Ramadan feels similar to a kid going back to school. The homework is a pain, you might get a nasty teacher, but their is an exciting atmosphere where you get to tackle another challenge and see close friends again.
In Ramadan, the not eating is a pain, you might get a nasty headache , but their is a certain jovial family atmosphere. It rises to a sort of crescendo on the last days before you break the fast with relatives and sometimes friends.
On the other hand, there's the argument that faithful are told to fast so their minds are weaker and easier to manipulate. Cults are known to half-starve their followers in order to deprive them of a fully reasoning mind. A tired and undernourished brain is easier to manipulate than a well fed one. The fact that, at the hungriest and most desperate time of the day, the Islamic call to prayer (there is but one God and Muhammed is his prophet) blares over loud speakers as though a message of release. The most enjoyable part of the day, when the date squishes into your mouth and you take a huge drink, the message which is repeated over and over and over again, is right there.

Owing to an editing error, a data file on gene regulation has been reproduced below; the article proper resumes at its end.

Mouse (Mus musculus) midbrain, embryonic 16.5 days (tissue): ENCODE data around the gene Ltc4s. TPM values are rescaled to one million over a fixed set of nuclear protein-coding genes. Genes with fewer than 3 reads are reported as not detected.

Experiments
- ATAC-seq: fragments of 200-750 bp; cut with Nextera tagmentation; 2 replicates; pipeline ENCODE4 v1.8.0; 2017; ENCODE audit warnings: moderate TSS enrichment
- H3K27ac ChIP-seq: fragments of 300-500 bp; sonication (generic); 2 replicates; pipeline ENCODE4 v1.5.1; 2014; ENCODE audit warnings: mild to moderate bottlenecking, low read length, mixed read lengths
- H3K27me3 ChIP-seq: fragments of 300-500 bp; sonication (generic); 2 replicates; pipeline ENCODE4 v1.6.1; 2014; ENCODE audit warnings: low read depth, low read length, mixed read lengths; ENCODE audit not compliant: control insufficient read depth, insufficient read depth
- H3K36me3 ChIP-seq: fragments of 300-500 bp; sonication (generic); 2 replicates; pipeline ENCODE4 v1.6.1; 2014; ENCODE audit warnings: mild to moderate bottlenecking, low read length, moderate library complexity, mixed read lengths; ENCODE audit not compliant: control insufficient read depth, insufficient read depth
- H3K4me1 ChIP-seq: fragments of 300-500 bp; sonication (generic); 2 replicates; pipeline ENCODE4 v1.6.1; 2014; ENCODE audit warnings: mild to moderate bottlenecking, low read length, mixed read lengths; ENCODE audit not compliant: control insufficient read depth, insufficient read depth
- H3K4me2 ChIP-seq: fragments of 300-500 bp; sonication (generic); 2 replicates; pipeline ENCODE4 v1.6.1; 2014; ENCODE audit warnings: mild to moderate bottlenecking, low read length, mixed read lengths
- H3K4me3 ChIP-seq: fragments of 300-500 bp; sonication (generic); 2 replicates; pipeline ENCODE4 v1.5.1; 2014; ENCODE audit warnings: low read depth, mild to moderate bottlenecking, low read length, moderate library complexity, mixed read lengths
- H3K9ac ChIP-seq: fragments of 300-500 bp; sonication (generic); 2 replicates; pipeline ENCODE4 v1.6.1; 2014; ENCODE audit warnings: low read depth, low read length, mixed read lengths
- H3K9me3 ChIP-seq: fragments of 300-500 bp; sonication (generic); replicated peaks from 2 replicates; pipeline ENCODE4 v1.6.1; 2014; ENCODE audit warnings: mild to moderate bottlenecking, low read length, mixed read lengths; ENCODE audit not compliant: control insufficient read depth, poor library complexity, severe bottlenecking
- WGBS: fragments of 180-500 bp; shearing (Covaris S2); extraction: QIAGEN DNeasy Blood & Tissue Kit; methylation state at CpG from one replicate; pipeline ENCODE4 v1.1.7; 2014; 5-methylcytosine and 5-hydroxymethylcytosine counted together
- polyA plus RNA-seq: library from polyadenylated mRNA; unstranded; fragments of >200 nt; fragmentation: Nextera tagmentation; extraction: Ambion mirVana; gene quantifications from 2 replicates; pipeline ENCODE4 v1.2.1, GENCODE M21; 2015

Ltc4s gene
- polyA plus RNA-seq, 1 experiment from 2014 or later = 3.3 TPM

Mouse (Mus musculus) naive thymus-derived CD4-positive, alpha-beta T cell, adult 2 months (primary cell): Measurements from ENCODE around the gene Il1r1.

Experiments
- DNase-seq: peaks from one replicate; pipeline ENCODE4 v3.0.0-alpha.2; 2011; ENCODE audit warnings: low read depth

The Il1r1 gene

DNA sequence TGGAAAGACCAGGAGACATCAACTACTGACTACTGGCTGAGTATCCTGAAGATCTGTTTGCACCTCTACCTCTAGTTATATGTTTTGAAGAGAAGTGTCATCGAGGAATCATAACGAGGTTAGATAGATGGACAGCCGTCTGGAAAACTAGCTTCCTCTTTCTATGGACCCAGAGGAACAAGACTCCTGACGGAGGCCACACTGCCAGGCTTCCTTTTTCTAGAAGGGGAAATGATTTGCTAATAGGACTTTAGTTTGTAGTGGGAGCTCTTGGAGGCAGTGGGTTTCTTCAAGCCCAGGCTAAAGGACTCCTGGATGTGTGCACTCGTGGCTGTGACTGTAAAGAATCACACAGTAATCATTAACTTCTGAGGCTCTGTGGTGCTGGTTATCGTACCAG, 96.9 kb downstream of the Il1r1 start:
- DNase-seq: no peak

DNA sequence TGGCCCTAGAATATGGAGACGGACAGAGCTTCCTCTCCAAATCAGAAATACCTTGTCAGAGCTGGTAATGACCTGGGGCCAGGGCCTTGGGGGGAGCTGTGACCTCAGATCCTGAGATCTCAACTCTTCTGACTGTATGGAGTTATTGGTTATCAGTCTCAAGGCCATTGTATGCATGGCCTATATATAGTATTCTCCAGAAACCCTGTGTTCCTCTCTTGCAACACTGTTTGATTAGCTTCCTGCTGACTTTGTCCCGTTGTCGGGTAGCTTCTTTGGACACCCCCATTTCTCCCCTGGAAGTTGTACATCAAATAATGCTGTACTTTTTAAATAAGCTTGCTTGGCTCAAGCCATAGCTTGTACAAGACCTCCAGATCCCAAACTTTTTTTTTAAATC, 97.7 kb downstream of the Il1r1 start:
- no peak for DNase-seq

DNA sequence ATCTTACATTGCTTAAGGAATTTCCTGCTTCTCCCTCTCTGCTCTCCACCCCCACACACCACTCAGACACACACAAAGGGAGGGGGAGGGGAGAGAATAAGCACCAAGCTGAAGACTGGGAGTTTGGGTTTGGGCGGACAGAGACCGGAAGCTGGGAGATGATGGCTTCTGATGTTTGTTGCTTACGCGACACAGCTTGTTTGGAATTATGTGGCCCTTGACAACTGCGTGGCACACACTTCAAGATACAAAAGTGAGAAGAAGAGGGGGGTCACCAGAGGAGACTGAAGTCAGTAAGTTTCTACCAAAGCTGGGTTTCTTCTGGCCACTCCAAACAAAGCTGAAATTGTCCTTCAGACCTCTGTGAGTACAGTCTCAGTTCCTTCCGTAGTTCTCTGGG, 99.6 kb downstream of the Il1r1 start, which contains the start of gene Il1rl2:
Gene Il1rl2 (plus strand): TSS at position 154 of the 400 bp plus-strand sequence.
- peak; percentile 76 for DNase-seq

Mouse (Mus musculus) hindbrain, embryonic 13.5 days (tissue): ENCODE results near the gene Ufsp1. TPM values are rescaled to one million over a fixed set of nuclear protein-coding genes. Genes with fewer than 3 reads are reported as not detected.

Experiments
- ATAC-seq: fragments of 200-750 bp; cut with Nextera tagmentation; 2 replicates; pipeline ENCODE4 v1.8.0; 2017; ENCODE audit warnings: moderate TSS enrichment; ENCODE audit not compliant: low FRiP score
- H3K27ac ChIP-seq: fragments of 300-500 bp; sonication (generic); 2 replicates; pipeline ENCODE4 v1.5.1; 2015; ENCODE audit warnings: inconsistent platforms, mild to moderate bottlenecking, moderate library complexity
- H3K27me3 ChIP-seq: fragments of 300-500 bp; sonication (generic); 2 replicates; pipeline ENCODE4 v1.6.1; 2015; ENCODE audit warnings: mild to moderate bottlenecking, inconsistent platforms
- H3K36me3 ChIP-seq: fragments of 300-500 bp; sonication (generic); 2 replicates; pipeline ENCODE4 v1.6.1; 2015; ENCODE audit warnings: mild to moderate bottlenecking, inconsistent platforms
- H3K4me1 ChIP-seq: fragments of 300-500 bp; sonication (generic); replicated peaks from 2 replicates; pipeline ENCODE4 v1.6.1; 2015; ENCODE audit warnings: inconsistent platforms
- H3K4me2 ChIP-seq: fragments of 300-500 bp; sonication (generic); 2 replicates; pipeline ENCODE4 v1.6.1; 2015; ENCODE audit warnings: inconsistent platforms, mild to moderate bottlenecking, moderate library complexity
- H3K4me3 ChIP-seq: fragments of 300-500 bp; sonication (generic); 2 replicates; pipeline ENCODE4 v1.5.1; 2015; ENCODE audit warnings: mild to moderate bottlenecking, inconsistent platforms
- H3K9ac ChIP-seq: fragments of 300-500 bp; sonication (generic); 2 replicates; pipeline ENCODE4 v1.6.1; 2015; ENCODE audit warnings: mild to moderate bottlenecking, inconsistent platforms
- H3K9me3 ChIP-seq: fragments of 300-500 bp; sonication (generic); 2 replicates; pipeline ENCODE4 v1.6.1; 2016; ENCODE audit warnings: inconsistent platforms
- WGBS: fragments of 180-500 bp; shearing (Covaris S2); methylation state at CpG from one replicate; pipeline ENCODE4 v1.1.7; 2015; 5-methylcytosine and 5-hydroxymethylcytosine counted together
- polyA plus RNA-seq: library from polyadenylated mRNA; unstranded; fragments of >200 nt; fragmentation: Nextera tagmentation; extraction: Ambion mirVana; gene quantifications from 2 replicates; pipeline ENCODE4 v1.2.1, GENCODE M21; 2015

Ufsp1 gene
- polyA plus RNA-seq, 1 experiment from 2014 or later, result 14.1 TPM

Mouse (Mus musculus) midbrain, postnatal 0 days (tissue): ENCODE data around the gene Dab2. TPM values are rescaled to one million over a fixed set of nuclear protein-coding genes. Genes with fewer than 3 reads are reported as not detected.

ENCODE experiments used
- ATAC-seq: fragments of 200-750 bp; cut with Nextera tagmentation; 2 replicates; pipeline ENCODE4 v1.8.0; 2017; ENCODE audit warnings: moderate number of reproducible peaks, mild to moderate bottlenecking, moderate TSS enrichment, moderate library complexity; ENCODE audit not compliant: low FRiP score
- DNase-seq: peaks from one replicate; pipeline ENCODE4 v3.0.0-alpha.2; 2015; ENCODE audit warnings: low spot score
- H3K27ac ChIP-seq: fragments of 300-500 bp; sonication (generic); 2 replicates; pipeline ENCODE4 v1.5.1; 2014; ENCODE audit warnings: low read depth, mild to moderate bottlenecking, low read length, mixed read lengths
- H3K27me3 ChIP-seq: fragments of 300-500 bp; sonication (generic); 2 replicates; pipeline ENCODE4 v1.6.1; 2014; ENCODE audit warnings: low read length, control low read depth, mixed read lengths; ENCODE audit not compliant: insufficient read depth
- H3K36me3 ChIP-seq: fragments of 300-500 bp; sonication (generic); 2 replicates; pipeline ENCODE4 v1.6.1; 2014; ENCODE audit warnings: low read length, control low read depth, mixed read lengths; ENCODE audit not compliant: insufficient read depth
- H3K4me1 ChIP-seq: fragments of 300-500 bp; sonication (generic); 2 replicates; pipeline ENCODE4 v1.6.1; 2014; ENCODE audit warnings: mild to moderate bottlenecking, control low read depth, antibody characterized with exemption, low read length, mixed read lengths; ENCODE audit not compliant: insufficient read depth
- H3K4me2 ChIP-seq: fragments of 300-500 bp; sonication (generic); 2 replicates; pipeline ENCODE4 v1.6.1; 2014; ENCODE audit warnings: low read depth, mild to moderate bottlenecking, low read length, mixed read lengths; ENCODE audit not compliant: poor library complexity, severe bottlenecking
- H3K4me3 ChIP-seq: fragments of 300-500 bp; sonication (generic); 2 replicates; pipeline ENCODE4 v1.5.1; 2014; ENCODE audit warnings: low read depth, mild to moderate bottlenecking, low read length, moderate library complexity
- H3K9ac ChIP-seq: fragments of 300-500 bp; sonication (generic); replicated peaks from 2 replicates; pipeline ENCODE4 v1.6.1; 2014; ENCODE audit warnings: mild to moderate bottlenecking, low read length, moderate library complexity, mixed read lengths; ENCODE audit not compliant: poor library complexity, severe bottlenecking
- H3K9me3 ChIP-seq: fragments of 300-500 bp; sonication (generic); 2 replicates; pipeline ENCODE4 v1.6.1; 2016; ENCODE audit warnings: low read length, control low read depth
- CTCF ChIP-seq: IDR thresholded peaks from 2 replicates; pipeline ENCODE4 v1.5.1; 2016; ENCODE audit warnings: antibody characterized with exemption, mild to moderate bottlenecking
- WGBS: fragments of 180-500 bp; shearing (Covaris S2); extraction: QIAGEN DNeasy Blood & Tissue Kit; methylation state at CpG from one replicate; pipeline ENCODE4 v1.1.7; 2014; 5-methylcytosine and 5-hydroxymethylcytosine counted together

That's not the official reasoning, however. One reason for fasting during Ramadan is to make people understand what its like to be very hungry so they can better sympathise with the poor. Almsgiving, (Zaqat) is the third of the five pillars of Islam.
It also makes people feel they have taken part in something. Like they have completed a harsh task, and having done so, are more a part of the religion.
I've spent the last four Ramadan seasons in Arab countries, the first in Jordan and Egypt, and the last three here in Morocco. Last year, my first as a Muslim, I didn't make a huge effort, which was certainly more than the two years previous. I sometimes had coffee to get rid of headaches in the morning, and when you cheat once, well, the whole game is up so you might as well have a yoghurt and a chocolate bar too.
This year I'm one for one so far. I figure if it starts to interfere with my work, I might cheat again. The plan is to work hard in the mornings, sleep in the afternoons, break the fast at sundown, let the bloated feeling settle, and get back to work.
Even a sip of water is considered cheating and thus ruins all the effort someone put throughout the day.
If you have an open mind, consider asking a Muslim friend if you could join them and break the fast one day during Ramadan. It's an enlightening experience and gives you a taste of what Muslims go through for a month every year.